Glassball Arts worked with a group of 12 young people, aged between 13 and 17, who came together to creatively explore the gardens at Chatsworth. They worked with artists, archivists and photographers. With unprecedented access to the Chatsworth archive and staff and using photography, filmmaking, graphics and writing they took a contemporary, vivid, and fresh look at Chatsworth. The resulting work was exhibited at Chatsworth and made into a publication. A DVD including photographic slideshows, sounds captured from the garden and oral history interviews was also produced. In 2009 Glassball worked with another group of young people to investigate the working lives of employees at Chatsworth. Funding of £25,000 from the National Lottery Heritage Fund.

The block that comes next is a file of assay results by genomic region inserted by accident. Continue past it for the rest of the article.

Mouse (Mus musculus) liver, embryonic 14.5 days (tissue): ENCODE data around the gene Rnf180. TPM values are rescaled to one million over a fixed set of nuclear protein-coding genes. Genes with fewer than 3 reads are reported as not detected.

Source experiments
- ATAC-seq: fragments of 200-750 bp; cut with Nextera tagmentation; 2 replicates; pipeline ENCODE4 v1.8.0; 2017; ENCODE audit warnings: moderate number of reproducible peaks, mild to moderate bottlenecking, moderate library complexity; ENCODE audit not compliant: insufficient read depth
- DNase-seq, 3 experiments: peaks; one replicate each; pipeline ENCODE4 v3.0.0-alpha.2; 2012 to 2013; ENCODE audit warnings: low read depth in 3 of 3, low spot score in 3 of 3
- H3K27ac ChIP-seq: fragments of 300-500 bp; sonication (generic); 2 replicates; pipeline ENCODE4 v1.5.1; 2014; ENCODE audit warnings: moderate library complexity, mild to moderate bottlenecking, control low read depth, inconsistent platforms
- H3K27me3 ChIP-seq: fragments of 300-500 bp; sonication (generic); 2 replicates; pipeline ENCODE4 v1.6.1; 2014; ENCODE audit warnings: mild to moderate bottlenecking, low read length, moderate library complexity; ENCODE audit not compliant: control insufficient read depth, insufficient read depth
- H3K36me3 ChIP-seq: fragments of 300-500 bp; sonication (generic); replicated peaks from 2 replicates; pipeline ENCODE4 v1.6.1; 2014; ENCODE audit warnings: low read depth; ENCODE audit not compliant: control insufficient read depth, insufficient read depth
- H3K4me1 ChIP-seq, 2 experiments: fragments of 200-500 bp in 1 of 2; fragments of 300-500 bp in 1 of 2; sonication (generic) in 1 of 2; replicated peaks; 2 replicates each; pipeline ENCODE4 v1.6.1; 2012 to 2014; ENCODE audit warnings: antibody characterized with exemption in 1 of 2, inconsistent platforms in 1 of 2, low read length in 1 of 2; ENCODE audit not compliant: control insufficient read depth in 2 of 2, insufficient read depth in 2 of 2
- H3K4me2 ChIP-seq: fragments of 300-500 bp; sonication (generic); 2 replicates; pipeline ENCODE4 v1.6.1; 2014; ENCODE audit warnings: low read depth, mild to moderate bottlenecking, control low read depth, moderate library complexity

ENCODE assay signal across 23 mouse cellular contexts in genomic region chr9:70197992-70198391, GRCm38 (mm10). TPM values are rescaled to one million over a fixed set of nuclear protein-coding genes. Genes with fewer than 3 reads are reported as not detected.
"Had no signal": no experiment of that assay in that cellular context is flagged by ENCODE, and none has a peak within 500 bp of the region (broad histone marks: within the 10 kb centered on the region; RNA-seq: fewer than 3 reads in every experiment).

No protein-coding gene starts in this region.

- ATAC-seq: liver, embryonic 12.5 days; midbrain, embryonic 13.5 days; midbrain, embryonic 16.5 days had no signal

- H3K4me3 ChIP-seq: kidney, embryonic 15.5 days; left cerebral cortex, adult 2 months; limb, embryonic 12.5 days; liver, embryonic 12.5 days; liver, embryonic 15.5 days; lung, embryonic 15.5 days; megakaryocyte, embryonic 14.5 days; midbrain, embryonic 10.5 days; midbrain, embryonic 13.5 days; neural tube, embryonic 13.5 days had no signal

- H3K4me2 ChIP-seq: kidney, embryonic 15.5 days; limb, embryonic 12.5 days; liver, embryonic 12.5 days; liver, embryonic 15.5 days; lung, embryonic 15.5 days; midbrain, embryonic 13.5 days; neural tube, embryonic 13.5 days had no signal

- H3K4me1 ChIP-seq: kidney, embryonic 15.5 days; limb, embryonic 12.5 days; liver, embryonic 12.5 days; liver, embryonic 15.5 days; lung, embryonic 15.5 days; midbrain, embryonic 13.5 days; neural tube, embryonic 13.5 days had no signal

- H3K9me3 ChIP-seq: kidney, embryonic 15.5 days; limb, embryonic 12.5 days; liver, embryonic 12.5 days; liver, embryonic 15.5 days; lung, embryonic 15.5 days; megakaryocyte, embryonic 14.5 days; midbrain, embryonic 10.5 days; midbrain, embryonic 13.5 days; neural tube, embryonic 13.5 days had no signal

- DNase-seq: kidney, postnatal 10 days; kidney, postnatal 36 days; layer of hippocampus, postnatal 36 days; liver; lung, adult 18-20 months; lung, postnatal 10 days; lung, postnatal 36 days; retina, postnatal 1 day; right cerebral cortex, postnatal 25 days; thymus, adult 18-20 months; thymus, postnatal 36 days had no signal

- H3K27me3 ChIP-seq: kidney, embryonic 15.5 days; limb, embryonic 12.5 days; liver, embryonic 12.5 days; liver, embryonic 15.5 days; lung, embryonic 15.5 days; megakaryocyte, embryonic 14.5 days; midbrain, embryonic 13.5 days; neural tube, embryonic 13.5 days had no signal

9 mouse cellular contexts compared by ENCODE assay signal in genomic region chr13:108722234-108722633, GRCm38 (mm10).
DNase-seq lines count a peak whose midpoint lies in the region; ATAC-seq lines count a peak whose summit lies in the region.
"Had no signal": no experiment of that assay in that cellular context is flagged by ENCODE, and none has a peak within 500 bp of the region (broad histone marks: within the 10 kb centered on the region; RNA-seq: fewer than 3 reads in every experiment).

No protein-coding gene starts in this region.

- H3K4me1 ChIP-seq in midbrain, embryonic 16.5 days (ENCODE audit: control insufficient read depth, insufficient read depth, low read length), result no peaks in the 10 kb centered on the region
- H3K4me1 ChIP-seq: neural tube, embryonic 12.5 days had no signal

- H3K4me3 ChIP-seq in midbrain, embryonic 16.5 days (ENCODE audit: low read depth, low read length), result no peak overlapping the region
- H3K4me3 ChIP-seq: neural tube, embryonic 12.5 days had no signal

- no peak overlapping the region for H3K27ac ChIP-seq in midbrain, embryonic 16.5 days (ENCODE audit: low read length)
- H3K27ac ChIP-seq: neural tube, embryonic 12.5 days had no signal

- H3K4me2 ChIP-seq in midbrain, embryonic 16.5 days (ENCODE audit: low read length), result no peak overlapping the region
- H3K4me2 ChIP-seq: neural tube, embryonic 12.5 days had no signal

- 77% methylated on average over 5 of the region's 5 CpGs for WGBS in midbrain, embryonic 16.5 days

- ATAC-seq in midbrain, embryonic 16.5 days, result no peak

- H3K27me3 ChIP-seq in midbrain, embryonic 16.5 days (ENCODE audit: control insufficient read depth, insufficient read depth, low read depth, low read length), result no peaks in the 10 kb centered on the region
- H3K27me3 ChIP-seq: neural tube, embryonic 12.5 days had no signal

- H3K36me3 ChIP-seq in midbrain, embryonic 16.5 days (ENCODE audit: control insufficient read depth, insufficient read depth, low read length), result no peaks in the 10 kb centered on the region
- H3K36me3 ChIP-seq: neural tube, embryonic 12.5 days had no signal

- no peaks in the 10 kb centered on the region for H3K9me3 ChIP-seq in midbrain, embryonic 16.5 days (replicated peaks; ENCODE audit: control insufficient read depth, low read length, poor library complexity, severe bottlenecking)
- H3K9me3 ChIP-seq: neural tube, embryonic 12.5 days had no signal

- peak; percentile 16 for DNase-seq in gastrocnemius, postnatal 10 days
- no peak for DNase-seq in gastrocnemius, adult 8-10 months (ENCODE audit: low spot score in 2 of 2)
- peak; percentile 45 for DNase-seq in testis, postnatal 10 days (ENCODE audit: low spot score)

The Etwall and Burnaston Local History Society aimed to raise awareness of the evolution of place and community for the benefit of residents and visitors by the research and publication of four heritage pamphlets: ‘Etwall Built Environment’, ‘Understanding the Rural Landscape’, ‘Geology and Building Materials’ and a fourth pamphlet for young people. An archive of the 20th century was created incorporating an oral history record gathered from the memories of elderly residents, a pictorial collection assembled from the community and a research record of the evolving social and economic circumstances of the time. The Group received a Heritage Lottery Fund grant of £12,391.